1. God is infinite in his perfections. None can set bounds to terminate the greatness and excellency of God (Ps. cxlv. 3): “His greatness is unsearchable,” Sept. ouk esti peras, there is no end, no limitation. What hath no end is infinite; his power is infinite (Job v. 9): “which doth great things and unsearchable—no end of those things he is able to do. His wisdom infinite (Ps. cxlvii. 5); lie understands all things past, present, and to come; what is already made, what is possible to be made. His duration infinite (Job xxxvi. 26): “The number of his years cannot be searched out,” aperanios. To make a finite thing of nothing is an argument of an infinite virtue. Infinite power can only extract something out of the barren womb of nothing; but all things were drawn forth by the word of God, the heavens, and all the host of them; the sun, moon, stars, the rich embellishments of the world, appeared in being “at the breath of his mouth” (Ps. xxxiii. 6). The author, therefore, must be infinite; and since nothing is the cause of God, or of any perfection in him,— since he derives not his being, or the least spark of his glorious nature, from anything without him,—he cannot be limited in any part of his nature by anything without him; and, indeed, the infiniteness of his power and his other perfections is asserted by the prophet, when he tells us that “the nations are as a drop of a bucket, or the dust of the balance, and less than nothing and vanity” (Isa. xl. 15,17), they are all so in regard of his power, wisdom, &c. Conceive what a little thing a grain of dust or sand is to all the dust that may be made by the rubbish of a house: what a little thing the heap of the rubbish of a house is to the vast heap of the rubbish of a whole city, such an one as London; how little that, also, would be to the dust of a whole empire; how inconsiderable that, also, to the dust of one quarter of the world, Europe or Asia; how much less that, still, to the dust of the whole world! The whole world is composed of an unconceivable number of atoms, and the sea of an unconceivable number of drops; now what a little grain of dust is in comparison to the dust of the whole world—a drop of water from the sea, to all the drops remaining in the sea—that is the whole world to God. Conceive it still less, a mere nothing, yet is it all less than this in comparison of God; there can be nothing more magnificently expressive of the infiniteness of God to a human conception, than this expression of God himself in the prophet. In the perfection of a creature, something still may be thought greater to be added to it; but God containing all perfections in himself formally, if they be mere perfections, and eminently, if they be but perfections in the creature, mixed with imperfection, nothing can be thought greater, and therefore every one of them is infinite.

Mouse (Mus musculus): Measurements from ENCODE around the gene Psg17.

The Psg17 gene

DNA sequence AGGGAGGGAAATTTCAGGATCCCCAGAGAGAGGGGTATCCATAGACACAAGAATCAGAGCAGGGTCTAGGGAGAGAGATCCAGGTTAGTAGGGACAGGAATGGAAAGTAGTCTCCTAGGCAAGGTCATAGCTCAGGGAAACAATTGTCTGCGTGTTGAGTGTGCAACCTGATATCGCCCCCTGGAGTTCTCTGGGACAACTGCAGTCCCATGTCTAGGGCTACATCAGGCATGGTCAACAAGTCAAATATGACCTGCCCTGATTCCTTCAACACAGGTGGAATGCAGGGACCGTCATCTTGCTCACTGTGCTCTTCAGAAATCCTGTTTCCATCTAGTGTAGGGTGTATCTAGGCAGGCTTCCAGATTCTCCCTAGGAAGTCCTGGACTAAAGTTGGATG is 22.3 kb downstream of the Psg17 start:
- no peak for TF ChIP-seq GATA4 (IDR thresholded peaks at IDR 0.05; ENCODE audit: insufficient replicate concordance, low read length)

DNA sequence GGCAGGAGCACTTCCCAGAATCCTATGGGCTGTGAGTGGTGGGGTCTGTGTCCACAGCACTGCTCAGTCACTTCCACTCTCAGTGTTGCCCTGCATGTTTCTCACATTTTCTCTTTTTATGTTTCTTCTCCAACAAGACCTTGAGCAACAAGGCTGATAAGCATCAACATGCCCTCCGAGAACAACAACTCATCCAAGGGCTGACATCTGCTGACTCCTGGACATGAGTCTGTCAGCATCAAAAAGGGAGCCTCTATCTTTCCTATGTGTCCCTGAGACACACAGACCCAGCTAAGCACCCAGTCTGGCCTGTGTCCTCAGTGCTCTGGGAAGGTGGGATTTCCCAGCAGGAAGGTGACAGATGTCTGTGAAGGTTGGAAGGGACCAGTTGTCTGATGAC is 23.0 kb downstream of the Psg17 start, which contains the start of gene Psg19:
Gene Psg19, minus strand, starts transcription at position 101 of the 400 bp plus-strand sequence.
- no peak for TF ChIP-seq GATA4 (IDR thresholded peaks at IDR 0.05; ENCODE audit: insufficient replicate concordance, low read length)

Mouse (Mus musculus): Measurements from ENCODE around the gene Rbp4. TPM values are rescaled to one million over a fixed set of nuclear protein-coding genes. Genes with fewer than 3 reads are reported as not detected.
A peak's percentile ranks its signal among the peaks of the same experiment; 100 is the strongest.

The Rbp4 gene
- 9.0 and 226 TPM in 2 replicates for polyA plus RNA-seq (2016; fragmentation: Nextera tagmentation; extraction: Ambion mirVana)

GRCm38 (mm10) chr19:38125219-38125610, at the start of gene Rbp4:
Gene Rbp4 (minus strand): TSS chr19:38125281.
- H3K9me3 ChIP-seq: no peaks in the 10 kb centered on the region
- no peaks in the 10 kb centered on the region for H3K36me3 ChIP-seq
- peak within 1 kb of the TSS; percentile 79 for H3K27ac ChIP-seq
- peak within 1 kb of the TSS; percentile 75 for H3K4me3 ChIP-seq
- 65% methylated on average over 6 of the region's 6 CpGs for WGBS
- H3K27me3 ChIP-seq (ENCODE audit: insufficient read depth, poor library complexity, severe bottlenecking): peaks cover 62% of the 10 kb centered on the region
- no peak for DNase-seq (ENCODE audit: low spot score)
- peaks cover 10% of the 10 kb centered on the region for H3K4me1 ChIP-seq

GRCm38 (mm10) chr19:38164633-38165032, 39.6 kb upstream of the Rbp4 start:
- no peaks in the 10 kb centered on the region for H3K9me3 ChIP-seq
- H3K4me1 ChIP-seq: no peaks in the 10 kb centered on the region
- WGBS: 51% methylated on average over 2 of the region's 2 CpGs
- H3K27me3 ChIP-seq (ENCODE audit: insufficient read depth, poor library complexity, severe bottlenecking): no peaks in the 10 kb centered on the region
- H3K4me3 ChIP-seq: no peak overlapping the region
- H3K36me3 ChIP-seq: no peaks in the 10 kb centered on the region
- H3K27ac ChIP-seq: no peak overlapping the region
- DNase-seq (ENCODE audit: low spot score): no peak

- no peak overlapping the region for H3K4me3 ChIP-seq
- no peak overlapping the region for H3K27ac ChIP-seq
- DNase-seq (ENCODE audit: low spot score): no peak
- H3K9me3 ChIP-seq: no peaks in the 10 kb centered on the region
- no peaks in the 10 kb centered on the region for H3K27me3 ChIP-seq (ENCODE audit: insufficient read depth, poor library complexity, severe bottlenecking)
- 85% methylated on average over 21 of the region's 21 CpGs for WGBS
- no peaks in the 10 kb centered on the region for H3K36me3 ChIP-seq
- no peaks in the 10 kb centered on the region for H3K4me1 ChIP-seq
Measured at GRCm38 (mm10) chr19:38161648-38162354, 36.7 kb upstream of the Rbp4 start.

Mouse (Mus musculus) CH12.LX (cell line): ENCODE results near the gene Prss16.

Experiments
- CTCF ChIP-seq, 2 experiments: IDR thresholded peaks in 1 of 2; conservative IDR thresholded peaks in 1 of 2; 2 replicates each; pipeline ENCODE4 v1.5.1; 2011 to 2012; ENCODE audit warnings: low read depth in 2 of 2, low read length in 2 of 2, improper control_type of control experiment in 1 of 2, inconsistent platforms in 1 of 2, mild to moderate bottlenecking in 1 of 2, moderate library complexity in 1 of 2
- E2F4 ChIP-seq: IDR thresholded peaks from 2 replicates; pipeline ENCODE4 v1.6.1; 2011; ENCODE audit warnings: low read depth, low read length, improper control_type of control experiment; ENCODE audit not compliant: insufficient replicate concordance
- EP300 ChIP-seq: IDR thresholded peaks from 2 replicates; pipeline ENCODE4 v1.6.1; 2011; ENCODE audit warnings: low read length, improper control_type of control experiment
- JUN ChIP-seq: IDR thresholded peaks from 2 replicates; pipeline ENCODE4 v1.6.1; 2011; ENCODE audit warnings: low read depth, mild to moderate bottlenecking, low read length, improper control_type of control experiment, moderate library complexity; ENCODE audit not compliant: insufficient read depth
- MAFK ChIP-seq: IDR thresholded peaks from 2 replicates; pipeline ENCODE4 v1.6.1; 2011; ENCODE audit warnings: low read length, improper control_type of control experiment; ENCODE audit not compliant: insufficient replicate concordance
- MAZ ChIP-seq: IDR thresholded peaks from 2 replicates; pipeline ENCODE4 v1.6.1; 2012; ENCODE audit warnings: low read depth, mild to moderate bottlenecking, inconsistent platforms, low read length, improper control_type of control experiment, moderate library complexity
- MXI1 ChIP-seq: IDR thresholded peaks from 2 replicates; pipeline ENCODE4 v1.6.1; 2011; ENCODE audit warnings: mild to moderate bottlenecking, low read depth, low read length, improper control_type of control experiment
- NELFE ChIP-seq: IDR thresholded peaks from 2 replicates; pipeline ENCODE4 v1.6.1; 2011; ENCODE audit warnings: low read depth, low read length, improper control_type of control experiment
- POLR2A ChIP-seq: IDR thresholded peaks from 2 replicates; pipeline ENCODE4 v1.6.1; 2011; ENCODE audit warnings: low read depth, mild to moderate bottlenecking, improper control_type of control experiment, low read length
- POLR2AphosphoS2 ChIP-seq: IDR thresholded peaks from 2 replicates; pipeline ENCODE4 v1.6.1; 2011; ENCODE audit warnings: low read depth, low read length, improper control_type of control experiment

2. If his perfections be infinite, his essence must be so. How God can have infinite perfections, and a finite essence, is unconceivable by a human or angelical understanding; an infinite power, an infinite wisdom, an infinite duration, must needs speak an infinite essence; since the infiniteness of his attributes is grounded upon the infiniteness of his essence: to own infinite perfections in a finite subject is contradictory. The manner of acting by his power, and knowing by his wisdom, cannot exceed the manner of being by his essence. His perfections flow from his essence, and the principle must be of the same rank with what flows from it; and, if we conceive his essence to be the cause of his perfections, it is utterly impossible that an infinite effect should arise from a finite cause: but, indeed, his perfections are his essence; for though we conceive the essence of God as the subject, and the attributes of God as faculties and qualities in that subject, according to our weak model, who cannot conceive of an infinite God without some manner of likeness to ourselves— who find understanding, and will, and power in us distinct from our substance; yet truly and really there is no distinction between his essence and attributes; one is inseparable from the other. His power and wisdom are his essence; and therefore to maintain God infinite, in the one, and finite in the other, is to make a monstrous god, and have an unreasonable notion of the Deity; for there would be the greatest disproportion in his nature, since there is no greater disproportion can possibly be between one thing and another than there is between finite and infinite. God must not only then be compounded, but have parts of the greatest distance from one another in nature; but God, being the most simple being without the least composition, both must be equally infinite: if, then, his essence be not infinite, his power and wisdom cannot be infinite, which is both against scripture and reason. Again, how should his essence be finite, and his perfections be infinite, since nothing out of himself gave them either the one or the other? Again, either the essence can be infinite, or it cannot; if it cannot, there must be some cause of that impossibility; that can be nothing without him, because nothing without him can be as powerful as himself, much less too powerful for him; nothing within him can be an enemy to his highest perfection; since he is necessarily what he is, he must be necessarily the most perfect being, and therefore necessarily infinite, since to be something infinitely is a greater perfection than to be something finitely if he can be infinite he is infinite, otherwise he could be greater than he is, and so more blessed and more perfect than he is, which is impossible: for being the most perfect Being, to whom nothing can be added, he must needs be infinite.